HERE we go again. The party's over. Another AFL season has been gatecrashed by the Essendon drugs saga.
The action on the field is really hotting up in the run to September with teams jostling for places in the top eight, and other fighting to stay off - or possibly get on - the bottom of the ladder.
But the focus this week will again be on matters off the field. Or, more to the point, matters off the field and in the tainted medical rooms at Windy Hill in 2012.
A day after ASADA sent its "show-cause" letters to 34 players on the Bombers' list that year relating to the use of a prohibited substance, new AFL chief executive Gill McLachlan summed it up when he said "Everyone is sick of it, there is absolutely no doubt about that".
But who do we blame? The Essendon Football Club as a whole? The infamous Dr Stephen Dank? Exiled Bombers head coach James Hird? Or ASADA, which has been seen to have dragged its feet during a 16-month-long joint-investigation with the AFL?
Probably all of the above. Certainly Dr Dank, with the approval of Hird, never should have been allowed to have pushed the boundaries of sports science and treat Essendon players like "guinea pigs".
But with penalties already handed down by the AFL last August for "bad governance" - most significantly Essendon being banned from contesting last year's finals series, and fined $2million and stripped of draft picks, and Hird being suspended for 12 months and his reputation forever tarnished - is enough enough?
Of course, ASADA doesn't think so. As the Australian Sports Anti-Doping Agency, and with the World Anti-Doping Agency behind it, it needs to be seen as doing its job, seen as being relevant.
And so it threatens to ban players for two years while offering them the chance to reduce that to six months if they "come clean" with testimonies - in effect, the evidence ASADA seems to be currently lacking. It is, after all, a little late for samples.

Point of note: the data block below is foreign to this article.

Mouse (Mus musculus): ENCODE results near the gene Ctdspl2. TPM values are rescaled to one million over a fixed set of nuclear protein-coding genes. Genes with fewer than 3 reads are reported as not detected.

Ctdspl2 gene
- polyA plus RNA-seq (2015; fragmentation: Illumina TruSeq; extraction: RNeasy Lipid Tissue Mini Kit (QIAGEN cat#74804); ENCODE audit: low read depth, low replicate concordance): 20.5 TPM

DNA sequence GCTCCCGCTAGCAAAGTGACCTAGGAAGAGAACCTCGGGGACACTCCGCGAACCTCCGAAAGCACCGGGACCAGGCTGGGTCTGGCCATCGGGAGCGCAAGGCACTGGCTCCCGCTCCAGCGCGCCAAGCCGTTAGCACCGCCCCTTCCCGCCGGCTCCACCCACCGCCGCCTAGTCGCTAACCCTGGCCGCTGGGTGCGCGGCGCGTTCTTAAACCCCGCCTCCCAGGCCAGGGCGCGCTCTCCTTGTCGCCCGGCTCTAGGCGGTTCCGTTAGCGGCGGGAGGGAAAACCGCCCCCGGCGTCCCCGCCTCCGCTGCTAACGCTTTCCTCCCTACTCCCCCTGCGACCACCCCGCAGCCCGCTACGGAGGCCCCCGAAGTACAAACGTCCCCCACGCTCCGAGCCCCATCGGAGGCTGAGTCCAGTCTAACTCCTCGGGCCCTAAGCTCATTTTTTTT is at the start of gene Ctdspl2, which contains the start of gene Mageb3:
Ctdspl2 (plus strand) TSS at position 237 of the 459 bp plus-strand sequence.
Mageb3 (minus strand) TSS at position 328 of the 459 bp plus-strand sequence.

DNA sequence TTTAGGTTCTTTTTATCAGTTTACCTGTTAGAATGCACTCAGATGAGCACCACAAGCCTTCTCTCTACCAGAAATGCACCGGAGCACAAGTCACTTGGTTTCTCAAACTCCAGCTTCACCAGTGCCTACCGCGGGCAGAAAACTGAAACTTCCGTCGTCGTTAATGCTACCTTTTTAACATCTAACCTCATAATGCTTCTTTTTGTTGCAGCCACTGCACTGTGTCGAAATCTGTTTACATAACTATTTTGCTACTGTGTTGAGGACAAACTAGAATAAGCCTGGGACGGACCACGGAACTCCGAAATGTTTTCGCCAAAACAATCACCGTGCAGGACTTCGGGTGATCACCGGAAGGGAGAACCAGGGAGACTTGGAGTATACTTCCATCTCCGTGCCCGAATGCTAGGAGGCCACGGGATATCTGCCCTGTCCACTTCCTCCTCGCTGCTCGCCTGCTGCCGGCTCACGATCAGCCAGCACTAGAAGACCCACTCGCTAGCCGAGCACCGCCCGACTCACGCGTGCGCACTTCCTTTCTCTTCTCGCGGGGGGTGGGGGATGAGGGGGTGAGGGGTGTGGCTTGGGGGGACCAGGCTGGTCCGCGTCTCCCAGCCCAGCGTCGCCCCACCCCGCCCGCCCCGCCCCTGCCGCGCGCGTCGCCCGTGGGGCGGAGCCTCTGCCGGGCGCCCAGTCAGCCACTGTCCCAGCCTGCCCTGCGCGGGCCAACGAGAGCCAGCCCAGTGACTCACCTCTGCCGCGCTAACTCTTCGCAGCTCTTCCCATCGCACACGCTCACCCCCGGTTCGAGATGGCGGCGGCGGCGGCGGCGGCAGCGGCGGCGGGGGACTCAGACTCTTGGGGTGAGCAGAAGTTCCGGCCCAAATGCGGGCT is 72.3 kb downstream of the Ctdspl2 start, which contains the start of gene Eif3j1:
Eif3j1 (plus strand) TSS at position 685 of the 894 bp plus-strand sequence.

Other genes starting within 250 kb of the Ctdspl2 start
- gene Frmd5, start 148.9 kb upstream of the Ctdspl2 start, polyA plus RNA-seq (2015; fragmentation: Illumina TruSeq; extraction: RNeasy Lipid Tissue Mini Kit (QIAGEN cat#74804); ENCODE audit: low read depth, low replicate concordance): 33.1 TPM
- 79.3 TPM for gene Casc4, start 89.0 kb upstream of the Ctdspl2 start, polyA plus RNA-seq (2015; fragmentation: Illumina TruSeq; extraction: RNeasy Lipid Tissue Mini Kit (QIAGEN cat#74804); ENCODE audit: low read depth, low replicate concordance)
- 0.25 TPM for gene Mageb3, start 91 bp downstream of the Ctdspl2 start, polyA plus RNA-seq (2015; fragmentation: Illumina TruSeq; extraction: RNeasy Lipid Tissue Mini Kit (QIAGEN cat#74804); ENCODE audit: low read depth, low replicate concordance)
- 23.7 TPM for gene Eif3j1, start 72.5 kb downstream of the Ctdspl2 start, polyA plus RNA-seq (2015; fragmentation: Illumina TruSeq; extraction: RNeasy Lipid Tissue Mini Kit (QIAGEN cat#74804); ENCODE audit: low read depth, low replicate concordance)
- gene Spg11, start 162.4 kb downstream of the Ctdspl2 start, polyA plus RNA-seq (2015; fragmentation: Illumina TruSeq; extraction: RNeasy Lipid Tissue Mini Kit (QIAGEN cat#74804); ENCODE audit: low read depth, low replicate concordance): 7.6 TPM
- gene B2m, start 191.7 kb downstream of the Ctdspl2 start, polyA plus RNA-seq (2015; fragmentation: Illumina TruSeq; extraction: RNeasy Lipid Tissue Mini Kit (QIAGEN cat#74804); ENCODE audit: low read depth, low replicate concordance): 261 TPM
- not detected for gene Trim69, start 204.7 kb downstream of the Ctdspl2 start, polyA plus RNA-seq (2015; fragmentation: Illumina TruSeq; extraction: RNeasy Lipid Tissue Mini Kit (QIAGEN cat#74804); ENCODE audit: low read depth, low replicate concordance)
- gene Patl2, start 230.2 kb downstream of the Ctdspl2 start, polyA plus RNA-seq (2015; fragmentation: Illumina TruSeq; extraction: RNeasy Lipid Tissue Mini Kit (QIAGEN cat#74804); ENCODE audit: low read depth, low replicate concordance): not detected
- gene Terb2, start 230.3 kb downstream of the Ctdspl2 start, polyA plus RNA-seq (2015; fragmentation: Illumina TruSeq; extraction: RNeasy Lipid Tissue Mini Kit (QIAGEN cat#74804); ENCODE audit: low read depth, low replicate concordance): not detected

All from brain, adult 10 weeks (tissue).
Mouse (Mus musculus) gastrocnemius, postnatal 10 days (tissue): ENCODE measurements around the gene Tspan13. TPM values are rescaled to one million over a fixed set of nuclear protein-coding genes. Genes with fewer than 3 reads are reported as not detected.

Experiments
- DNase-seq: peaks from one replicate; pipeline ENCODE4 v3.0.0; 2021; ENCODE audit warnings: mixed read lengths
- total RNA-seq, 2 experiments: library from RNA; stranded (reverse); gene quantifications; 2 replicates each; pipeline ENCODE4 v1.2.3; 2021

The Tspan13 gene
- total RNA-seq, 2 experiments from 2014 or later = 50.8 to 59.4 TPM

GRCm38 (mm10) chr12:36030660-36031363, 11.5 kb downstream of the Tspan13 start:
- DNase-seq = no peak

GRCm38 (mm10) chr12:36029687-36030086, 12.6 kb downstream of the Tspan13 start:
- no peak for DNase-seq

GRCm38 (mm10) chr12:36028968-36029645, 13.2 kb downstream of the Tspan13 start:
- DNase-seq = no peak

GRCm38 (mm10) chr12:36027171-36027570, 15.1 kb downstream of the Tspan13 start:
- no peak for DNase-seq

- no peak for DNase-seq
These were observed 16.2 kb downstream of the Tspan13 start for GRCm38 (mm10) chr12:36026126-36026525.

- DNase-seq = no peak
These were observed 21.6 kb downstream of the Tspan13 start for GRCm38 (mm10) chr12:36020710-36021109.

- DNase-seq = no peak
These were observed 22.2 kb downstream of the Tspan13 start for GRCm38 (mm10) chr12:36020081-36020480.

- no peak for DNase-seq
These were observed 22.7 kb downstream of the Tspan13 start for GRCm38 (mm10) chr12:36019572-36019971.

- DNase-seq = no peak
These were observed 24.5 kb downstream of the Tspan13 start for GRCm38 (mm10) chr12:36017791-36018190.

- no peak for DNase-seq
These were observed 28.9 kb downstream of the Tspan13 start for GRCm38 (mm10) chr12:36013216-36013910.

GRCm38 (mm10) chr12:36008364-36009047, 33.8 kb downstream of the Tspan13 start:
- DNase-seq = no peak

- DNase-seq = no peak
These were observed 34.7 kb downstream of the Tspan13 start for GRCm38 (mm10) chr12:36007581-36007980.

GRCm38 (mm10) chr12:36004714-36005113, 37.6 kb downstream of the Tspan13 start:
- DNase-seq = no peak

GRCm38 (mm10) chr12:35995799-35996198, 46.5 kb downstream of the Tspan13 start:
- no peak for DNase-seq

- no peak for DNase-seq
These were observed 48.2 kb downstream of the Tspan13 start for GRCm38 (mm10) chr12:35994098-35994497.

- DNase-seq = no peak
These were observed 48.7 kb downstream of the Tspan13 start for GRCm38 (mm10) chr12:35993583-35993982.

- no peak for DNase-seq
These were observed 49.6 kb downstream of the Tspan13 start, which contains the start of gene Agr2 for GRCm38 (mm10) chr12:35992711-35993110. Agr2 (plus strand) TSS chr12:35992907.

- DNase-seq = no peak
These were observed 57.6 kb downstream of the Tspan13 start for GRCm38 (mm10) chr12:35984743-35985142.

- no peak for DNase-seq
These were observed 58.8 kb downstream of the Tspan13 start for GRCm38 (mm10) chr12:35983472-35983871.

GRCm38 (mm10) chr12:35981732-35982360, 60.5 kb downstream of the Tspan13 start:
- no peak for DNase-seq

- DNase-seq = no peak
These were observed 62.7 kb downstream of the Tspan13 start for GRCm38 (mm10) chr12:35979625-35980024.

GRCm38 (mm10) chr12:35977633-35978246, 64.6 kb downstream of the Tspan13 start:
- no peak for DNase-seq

It's not clear whether they were injected with the non-performance-enhancing albeit banned peptide Thymosin Beta 4, or another substance such as Thymomodulin, an immunity-boosting supplement permitted by WADA.
But, do the players deserve further bans when they have already basically forfeited an entire season?
Sure, they were guilty of being naive, and have to take some responsibility for what is put into their bodies. But, as young men, some barely out of their teens, how many would you expect to question their AFL club's medicos?
Should ASADA just be satisfied Essendon, as a club, has suffered for its wrongdoing and that the entire incident will ensure AFL clubs, and probably those from other major sporting organisations in this country, toe the line from here on out?
Probably not. With the Bombers and Hird heading to the Federal Court, and new ASADA boss Ben McDevitt looking up for the fight, things are going to get a lot messier and a lot more drawn out.
So, how about those Pies hey?
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